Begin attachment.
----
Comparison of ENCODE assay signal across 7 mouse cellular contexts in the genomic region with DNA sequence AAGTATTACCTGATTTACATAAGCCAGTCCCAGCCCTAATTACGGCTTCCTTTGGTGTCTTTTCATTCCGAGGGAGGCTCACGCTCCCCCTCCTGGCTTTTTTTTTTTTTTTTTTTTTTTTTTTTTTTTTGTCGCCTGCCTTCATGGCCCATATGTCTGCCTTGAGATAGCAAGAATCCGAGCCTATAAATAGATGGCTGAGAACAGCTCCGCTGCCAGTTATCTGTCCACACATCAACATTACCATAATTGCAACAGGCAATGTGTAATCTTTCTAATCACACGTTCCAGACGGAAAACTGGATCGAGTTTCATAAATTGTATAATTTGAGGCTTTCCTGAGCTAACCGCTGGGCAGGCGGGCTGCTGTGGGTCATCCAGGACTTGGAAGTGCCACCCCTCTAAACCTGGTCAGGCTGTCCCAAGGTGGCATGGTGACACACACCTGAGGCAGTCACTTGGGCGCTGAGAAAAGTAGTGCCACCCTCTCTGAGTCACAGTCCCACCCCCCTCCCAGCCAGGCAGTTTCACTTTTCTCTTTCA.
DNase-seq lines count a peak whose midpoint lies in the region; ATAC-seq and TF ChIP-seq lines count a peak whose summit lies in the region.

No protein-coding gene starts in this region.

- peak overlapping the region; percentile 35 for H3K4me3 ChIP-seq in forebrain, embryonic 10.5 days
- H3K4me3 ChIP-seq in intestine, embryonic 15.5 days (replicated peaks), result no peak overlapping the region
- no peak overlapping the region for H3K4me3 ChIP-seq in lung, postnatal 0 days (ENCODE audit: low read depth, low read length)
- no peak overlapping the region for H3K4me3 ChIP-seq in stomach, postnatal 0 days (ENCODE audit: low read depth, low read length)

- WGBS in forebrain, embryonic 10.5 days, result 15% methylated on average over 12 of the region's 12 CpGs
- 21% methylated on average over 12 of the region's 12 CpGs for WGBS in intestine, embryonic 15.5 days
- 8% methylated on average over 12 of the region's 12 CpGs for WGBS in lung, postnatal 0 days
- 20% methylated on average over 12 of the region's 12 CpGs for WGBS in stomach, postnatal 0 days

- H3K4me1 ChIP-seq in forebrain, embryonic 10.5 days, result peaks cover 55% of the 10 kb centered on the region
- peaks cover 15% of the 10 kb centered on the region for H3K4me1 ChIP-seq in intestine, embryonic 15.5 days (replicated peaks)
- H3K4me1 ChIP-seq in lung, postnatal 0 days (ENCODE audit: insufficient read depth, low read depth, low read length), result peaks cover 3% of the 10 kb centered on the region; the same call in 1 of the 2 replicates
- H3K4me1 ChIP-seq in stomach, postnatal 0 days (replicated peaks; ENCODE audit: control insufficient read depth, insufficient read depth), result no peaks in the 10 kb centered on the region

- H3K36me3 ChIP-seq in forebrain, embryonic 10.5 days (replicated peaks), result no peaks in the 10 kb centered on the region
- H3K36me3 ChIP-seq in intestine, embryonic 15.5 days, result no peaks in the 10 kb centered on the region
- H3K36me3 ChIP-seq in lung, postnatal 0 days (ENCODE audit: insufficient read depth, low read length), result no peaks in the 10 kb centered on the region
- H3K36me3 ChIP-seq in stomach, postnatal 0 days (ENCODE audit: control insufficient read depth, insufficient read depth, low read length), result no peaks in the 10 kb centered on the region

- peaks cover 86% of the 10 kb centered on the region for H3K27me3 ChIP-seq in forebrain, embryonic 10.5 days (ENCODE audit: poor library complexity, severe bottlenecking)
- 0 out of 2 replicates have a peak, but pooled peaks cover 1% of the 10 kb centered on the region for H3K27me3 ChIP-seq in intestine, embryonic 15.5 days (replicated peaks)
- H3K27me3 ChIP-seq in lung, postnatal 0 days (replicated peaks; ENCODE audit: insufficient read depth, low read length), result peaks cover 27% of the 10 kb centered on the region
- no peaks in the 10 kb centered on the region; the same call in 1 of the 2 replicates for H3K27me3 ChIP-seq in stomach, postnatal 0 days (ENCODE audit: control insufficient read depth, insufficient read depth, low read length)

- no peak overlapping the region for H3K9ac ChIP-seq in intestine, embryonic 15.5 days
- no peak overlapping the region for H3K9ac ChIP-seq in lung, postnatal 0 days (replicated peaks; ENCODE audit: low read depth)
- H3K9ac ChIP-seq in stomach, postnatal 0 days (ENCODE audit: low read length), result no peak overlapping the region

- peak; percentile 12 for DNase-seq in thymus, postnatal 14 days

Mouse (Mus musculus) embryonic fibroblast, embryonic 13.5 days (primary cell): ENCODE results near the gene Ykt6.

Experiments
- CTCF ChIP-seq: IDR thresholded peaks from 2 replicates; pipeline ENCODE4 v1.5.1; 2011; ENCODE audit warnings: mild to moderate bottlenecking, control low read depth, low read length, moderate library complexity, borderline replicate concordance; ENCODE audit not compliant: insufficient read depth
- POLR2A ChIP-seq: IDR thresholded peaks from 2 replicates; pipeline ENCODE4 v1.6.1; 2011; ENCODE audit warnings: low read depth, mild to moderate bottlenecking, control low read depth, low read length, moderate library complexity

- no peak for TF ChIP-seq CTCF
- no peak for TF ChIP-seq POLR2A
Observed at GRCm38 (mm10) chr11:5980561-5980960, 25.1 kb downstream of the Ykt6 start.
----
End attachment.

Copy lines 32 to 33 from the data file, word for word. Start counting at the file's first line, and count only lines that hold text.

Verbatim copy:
- no peak for TF ChIP-seq CTCF
- no peak for TF ChIP-seq POLR2A